Author: Dr. Akhtar A. Siddiqui
Pakistan is recognized as an agricultural country in the world. About 60 percent of the Pakistan’s population is associated with agricultural occupation.
Being the principal sector in the development, agriculture contributes 21 percent to GDP,
employs 45 percent of country’s labor force and contributes substantially to export earnings.
However being agricultural country, the crop production in Pakistan is still low as compared to other countries.
The low yields result from unfavorable weather, pests attack and limited awareness of pesticides and pest management options for improved cropping.
Farmers’use a variety of pesticides to eliminate insects and weeds from their fields,
but these pesticides can harm humans and environment.
Excessive or mistimed use of pesticides can also disrupt the growth of beneficial insects and provide opportunity for harmful pests to attack.
Other than that, Pesticides use also increases production costs to growers.
In Pakistan, the use of pesticide was started in 1950s for controlling locust.
But the indiscriminate use of pesticides has caused serious health hazards to human health and environment.
The increased use of the pesticides has been a reality through the pesticides consumption campaigns of the private sector by getting benefit from the liberal policies regarding the pesticides use.
The print and electronic media indirectly has played a very important role in intensifying campaign that the use of pesticides is essential.
In this relation, the private organizations have provided credits as incentive for buying more pesticides.
Unnecessary use of insecticides creates pest resistance, decreases the growth of natural pest enemies, deteriorates environmental condition and also creates serious health hazards among the labor.
There are many methods in the world for growth in agricultural productivity and improvement in the farmers’ livelihood, Integrated Pest Management (IPM) is one of them.
During the last two decades, people have become more aware of and concerned regarding use of chemicals and their effects on the environment and human health.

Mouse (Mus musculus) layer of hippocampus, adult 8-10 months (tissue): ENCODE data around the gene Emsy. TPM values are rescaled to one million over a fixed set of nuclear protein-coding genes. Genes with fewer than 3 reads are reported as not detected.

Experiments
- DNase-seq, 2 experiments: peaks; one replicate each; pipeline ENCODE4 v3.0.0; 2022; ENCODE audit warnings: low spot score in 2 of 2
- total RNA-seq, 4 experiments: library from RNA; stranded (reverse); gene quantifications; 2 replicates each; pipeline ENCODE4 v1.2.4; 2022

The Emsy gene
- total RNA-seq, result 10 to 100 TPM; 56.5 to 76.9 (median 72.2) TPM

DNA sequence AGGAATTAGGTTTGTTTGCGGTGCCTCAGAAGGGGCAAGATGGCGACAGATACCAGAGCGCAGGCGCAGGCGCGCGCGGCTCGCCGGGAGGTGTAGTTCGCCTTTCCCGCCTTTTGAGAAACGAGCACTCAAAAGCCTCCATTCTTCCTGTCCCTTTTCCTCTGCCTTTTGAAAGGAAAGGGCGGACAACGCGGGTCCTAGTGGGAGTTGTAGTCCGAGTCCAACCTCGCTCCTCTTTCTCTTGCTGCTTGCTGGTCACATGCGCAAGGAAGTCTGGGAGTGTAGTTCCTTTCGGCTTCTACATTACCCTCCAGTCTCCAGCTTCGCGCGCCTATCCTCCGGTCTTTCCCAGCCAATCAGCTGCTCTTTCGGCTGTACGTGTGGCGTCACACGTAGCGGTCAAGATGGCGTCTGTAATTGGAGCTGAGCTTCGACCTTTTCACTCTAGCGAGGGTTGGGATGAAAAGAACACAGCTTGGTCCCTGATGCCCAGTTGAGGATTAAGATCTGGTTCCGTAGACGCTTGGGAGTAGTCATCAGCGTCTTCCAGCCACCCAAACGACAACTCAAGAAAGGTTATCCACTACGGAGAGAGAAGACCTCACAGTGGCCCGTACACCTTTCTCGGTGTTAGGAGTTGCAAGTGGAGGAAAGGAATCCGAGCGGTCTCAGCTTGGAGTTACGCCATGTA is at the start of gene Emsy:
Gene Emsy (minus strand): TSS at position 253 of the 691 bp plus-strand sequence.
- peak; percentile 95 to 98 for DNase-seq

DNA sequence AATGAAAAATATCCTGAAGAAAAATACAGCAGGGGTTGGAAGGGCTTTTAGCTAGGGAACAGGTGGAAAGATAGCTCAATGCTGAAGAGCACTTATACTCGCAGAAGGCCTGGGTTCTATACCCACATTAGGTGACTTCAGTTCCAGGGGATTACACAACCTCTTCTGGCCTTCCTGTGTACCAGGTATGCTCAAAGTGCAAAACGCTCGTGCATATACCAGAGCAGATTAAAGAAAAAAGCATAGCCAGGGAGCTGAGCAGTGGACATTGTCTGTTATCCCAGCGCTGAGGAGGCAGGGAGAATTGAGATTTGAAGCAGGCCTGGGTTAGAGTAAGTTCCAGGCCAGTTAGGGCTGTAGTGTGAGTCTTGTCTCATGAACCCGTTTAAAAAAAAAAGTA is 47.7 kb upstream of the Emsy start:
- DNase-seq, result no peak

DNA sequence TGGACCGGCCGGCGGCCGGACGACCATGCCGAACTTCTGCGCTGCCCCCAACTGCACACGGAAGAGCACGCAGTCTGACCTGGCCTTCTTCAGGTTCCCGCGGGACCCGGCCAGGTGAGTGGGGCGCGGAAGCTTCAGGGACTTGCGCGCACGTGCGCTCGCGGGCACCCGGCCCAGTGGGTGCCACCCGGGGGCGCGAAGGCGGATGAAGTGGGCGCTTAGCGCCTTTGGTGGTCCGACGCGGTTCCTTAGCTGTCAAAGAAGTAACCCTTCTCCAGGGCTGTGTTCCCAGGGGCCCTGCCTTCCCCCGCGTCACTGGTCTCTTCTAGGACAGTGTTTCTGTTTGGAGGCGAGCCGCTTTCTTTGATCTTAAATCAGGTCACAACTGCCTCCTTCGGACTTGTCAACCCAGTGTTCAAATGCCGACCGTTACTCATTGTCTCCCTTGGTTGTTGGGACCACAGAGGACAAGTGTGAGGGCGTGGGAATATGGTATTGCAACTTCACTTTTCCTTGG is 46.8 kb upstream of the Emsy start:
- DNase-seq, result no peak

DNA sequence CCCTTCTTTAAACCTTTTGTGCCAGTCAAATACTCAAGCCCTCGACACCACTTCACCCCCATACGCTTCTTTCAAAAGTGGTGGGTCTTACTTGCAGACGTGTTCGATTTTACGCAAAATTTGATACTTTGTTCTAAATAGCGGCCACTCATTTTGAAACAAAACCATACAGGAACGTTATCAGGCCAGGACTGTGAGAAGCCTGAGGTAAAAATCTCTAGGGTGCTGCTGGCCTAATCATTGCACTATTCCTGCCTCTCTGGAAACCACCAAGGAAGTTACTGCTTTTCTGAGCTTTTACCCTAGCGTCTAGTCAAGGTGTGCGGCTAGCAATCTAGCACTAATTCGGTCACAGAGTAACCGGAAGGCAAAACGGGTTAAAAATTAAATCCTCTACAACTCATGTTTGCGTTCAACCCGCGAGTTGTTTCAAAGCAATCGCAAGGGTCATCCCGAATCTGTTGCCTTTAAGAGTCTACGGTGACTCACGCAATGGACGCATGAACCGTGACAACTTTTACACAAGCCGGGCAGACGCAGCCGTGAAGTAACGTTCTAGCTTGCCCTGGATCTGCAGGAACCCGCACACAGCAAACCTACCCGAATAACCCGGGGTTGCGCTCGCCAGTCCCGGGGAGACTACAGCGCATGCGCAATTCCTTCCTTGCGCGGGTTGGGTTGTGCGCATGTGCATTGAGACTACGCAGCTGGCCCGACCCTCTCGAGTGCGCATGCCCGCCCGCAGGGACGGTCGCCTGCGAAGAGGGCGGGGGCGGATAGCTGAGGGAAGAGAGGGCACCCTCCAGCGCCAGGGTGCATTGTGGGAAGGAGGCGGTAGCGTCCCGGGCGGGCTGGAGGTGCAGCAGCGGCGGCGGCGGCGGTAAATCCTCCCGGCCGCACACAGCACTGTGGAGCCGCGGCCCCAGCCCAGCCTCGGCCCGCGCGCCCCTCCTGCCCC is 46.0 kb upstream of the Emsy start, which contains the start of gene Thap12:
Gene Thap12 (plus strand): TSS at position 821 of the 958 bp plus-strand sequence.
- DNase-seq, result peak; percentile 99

Especially, progressive farmers are cautious about the use of the pesticides.
Pesticides are toxic by meaning and the impact of their use on drinking water, air, food production, structures and landscapes has become a significant social concern.
All the pesticides causing poisoning problems are due to the farmers’ poor knowledge of handling and its usage.
Due to the lack of knowledge regarding proper use of pesticides,
farmers usually apply chemical pesticides as preventive measures, without assessing economic damage level of insect pests to their crop.
Pesticides use is increasing with negative effects not only on the environment and farmers’ health, but also affects the consumers’ health.
Government of Pakistan has understood that the optimum utilization of production technology and inputs, it is must to avoid unnecessary spray of pesticides.
To address these challenges, Government has taken efforts to minimize dependence on pesticides through the dissemination of Integrated Pest Management (IPM) technology.
Experts and researchers are already agreed that IPM technology strengthens farmers’ insect pest knowledge and develops understanding the crop ecosystem,
which leads towards the reduction in the pesticides use and at the same time increases production and profit.In developing country like Pakistan, disseminating knowledge and information to farmers effectively and timely is a big challenge.
To face the challenge,in the first instance Government of Pakistan launched various projects to train the field officers of public sector in connection to IPM technology.
Secondly, Farmer Field Schools (FFS) were established to educate the farmers regarding pest management methods.
Resultantly, provincial Governments had embraced IPM as the dominant interface between facilitators of agriculture departments and farmers.
It is assumed that through this new training method, facilitators may change farmers’ traditional role from passive learner to active.
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